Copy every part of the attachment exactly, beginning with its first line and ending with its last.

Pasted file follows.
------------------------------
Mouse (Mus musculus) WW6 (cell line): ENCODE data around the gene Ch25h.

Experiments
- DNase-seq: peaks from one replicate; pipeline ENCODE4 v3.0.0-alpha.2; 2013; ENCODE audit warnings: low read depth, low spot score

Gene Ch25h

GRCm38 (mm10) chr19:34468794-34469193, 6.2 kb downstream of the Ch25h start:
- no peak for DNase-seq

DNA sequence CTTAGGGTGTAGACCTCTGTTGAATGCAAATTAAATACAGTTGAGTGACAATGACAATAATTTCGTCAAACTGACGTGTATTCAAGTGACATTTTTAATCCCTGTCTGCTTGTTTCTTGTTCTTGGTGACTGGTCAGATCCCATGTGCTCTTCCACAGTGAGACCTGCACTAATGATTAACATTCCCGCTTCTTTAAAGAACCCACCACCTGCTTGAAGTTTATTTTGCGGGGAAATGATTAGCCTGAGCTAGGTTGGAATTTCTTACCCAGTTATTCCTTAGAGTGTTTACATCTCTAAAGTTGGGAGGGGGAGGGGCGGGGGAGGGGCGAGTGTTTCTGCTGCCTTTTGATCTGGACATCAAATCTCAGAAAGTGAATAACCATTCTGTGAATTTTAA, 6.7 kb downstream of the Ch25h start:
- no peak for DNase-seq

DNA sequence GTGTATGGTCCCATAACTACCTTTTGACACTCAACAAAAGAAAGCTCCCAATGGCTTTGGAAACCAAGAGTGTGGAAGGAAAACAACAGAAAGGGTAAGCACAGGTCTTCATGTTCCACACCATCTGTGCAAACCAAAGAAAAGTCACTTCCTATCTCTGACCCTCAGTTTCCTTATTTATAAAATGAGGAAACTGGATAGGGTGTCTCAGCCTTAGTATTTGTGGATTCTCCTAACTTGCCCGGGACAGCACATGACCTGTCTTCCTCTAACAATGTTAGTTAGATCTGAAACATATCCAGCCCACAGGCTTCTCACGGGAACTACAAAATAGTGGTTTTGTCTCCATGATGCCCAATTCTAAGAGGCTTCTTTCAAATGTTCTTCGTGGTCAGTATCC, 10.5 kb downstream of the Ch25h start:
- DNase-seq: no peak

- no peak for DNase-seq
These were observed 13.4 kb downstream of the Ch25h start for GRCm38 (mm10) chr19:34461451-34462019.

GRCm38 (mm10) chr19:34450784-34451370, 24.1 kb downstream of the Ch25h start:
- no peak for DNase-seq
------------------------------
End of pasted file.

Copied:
Mouse (Mus musculus) WW6 (cell line): ENCODE data around the gene Ch25h.

Experiments
- DNase-seq: peaks from one replicate; pipeline ENCODE4 v3.0.0-alpha.2; 2013; ENCODE audit warnings: low read depth, low spot score

Gene Ch25h

GRCm38 (mm10) chr19:34468794-34469193, 6.2 kb downstream of the Ch25h start:
- no peak for DNase-seq

DNA sequence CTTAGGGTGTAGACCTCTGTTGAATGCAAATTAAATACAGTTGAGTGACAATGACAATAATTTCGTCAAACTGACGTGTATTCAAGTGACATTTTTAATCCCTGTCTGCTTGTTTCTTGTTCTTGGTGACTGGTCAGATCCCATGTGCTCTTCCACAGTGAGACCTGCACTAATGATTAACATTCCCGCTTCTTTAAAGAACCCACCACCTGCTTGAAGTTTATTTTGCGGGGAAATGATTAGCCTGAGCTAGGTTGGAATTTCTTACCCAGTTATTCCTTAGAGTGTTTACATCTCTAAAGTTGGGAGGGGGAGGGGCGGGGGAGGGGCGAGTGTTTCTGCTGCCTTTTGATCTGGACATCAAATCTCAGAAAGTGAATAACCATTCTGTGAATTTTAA, 6.7 kb downstream of the Ch25h start:
- no peak for DNase-seq

DNA sequence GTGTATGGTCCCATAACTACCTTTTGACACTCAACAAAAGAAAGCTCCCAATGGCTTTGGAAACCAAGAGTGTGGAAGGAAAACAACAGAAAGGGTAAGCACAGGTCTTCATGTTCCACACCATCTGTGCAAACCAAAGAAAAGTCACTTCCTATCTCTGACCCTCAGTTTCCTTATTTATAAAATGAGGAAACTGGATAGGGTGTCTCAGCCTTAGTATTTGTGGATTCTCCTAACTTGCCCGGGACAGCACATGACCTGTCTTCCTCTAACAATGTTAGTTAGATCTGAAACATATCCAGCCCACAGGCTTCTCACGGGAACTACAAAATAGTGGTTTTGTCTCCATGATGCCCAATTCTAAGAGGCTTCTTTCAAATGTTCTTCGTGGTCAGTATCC, 10.5 kb downstream of the Ch25h start:
- DNase-seq: no peak

- no peak for DNase-seq
These were observed 13.4 kb downstream of the Ch25h start for GRCm38 (mm10) chr19:34461451-34462019.

GRCm38 (mm10) chr19:34450784-34451370, 24.1 kb downstream of the Ch25h start:
- no peak for DNase-seq